Jeep Grand Wagoneer Concept: Big Things Ahead

Steph Willems
by Steph Willems
jeep grand wagoneer concept big things ahead

It’s not the production model, but it’s the closest we’ve gotten so far to Jeep’s returning full-size SUV. Sport-utility family, to be clear, as Jeep plans to offer its body-on-frame rig in a variety of flavors.

Entry-level Wagoneer will give way to the high-zoot Grand Wagoneer — a vehicle Fiat Chrysler claims will redefine “American premium” by offering a plug-in hybrid variant and a host of “ultra-premium leading-edge features and technology.”

Alas, the real thing remains distant. Scheduled to go into production in the second quarter of 2021 at Warren Truck Assembly, the actual Grand Wagoneer is heralded by a “vision of what [the] production vehicle could be.”

Feast your eyes.

Certainly, the production Grand Wagoneer will be packaged similarly to the concept; both are meant to be hulking, three-row SUVs with obvious Jeep heritage splayed across the front end. It remains to be seen whether the unexpectedly slim seven-slot grille keeps its LED accents. The shiny latticework might remain. Inside, the fully digital cockpit, if FCA can pull it off, would serve as a fitting rebuke to Cadillac’s new-for-2021 Escalade and its IMAX-worthy curved dash screen.

Will front-seat passengers really be able to fiddle with their own screen? Time will tell. Between the four screens (driver information display, over-and-under center stack touchscreens, and passenger-side dash), there’s nearly 45 inches of LCD up front. It certainly looks like backseat passengers won’t want for audiovisual distraction, either, what with the twin 10.1-inch touchscreens in the second row. A new Uconnect 5 infotainment system ropes together all of these screens.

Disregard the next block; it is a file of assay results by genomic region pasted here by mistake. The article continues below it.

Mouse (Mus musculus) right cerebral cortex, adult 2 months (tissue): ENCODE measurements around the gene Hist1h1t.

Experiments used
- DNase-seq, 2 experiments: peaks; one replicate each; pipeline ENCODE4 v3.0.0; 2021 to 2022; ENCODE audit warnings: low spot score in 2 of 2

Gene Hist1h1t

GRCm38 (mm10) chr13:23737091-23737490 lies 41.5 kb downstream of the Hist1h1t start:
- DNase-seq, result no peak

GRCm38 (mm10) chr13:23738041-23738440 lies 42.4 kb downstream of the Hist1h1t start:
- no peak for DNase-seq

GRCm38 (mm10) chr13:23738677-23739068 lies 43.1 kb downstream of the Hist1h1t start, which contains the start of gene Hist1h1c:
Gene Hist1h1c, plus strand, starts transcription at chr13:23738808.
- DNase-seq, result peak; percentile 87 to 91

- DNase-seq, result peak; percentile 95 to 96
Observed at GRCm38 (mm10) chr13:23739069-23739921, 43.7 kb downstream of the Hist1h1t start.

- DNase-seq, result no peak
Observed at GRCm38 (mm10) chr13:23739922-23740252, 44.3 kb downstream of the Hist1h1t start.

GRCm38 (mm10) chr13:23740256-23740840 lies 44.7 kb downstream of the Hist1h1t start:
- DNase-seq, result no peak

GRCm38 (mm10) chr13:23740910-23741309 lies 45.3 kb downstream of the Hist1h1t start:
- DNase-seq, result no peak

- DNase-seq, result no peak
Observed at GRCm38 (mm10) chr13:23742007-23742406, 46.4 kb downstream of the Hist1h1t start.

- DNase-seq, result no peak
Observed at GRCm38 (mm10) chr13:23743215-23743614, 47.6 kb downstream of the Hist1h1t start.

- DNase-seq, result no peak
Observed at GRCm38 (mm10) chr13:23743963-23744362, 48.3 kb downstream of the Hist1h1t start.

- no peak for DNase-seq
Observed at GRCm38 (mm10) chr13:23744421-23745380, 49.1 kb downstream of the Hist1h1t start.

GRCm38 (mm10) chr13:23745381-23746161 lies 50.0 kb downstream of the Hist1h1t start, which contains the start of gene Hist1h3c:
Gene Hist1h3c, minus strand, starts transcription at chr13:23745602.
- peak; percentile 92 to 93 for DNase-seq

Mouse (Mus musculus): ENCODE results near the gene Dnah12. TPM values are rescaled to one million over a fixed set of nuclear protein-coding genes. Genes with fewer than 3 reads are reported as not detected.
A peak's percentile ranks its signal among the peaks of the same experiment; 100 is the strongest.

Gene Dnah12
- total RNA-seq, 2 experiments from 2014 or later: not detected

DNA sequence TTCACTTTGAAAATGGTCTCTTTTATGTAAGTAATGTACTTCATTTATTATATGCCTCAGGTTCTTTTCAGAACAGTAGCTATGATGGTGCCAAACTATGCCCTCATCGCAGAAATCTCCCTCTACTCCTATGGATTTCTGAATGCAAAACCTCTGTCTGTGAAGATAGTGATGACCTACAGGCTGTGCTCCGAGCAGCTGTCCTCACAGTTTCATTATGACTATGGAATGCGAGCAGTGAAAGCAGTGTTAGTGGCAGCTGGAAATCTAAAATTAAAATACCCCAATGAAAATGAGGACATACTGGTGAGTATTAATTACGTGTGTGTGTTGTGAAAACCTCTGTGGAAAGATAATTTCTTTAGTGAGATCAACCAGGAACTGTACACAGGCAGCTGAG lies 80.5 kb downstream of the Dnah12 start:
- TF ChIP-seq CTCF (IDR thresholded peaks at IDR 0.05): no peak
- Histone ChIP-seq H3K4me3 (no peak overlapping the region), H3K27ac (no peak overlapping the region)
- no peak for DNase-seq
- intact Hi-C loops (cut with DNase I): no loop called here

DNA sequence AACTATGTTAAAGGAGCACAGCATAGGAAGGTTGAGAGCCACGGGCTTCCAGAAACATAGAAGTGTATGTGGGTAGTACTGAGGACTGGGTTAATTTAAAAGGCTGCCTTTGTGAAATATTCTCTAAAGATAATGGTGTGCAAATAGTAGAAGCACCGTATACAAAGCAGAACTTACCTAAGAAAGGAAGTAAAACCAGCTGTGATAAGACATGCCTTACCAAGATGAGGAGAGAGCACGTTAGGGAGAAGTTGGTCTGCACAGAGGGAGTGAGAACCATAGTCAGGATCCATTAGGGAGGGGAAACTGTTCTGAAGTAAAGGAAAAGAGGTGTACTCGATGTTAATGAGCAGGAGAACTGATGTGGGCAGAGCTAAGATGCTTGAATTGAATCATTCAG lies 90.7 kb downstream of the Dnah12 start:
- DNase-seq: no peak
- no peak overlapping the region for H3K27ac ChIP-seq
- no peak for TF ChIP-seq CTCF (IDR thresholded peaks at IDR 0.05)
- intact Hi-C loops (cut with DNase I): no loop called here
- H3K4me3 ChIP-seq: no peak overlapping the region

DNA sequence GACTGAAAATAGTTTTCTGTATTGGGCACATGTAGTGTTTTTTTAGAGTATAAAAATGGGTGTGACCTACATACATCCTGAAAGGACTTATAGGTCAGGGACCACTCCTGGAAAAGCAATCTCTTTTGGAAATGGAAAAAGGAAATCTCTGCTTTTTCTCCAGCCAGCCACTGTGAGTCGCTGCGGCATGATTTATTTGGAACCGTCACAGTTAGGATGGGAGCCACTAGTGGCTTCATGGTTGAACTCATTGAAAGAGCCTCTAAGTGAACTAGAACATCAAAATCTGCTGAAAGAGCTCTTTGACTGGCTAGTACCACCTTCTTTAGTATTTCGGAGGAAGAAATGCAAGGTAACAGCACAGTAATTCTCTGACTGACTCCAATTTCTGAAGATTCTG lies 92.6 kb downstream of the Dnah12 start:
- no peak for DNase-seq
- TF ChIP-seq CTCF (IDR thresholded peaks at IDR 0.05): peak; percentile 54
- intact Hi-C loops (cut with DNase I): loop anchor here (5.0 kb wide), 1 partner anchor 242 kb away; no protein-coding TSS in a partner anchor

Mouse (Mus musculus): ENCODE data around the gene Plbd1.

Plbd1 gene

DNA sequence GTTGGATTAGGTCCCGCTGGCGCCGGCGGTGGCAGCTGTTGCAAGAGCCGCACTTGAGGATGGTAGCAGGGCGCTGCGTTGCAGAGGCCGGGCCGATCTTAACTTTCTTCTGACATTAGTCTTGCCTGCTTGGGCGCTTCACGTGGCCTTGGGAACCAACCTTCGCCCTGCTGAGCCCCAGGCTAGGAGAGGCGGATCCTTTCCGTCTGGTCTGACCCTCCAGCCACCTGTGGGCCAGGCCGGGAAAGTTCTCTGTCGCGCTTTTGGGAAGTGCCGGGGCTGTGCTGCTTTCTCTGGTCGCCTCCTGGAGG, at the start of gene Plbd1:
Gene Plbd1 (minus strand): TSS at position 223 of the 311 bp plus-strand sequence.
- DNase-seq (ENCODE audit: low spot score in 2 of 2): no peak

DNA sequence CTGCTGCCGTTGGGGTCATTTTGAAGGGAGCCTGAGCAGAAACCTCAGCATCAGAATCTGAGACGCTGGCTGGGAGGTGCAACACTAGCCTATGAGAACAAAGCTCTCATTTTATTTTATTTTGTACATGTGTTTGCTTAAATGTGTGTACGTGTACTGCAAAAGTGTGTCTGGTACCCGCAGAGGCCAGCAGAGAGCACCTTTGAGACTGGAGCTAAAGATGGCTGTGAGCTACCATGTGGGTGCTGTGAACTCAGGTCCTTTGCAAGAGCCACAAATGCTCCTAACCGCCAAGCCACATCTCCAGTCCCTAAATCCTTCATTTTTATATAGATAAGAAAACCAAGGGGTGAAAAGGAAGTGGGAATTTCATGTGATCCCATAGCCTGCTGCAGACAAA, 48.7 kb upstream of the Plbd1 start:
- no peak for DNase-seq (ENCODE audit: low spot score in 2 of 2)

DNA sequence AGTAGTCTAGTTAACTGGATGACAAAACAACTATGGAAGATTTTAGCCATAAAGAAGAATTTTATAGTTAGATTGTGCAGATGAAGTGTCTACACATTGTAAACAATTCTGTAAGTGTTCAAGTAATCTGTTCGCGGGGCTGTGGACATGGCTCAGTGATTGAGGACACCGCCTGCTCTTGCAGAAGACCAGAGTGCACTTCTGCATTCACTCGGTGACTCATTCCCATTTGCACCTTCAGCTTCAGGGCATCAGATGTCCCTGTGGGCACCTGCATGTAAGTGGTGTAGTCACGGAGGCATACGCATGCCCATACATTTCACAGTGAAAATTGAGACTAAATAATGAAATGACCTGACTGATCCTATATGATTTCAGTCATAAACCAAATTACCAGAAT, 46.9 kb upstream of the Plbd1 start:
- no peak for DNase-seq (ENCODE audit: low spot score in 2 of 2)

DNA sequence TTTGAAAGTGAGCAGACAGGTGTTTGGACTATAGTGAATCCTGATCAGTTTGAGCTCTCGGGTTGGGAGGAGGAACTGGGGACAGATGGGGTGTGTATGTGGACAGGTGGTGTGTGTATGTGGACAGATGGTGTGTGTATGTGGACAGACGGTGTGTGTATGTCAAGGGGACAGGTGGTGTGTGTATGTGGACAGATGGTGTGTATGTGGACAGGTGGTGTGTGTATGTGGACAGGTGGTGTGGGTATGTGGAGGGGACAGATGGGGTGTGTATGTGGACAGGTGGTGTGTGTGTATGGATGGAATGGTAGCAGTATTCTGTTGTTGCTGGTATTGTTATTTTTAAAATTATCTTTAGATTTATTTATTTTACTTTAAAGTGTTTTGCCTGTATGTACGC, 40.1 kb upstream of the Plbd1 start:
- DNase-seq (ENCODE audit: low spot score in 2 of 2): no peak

Between those cushy front chairs, a jewel-like rotary shift knob looks like it’s been ripped out of a Victorian futurist’s time machine.

As for the full-length glass roof, surely Jeep plans for significant glass acreage up top come production time, but the overlay of a map of Detroit onto the concept’s glass is a gimmicky touch that surely won’t see a showroom. With the concept’s pillars rising like stone columns in a Roman ruin, free of a ceiling to hold up, one wonders if a conventional roof — even with panoramic sunroof — would help the side-on visuals.

Elsewhere, Obsidian black grille accents, as well as an aluminum front skid plate in the same shade, could easily appear on the actual Grand Wagoneer. Those monstrous 24-inch wheels likely will not. The cabin, furnished in rich leather with raw aluminum and onyx glass trim and highlighted by ambient lighting, seems to be chasing the Lincoln Navigator Black Label. It’s a level of refinement one wouldn’t normally associate with the Jeep brand.

There’s even teak to be found outside the cabin, surrounding the LED headlamps and making up part of the roof rails. You don’t want for a yacht with this concept.

“We strived to create an elegant design with a timeless silhouette, featuring countless beautifully crafted details that come together to give it an undeniable presence,” said FCA design boss Ralph Gilles in a statement.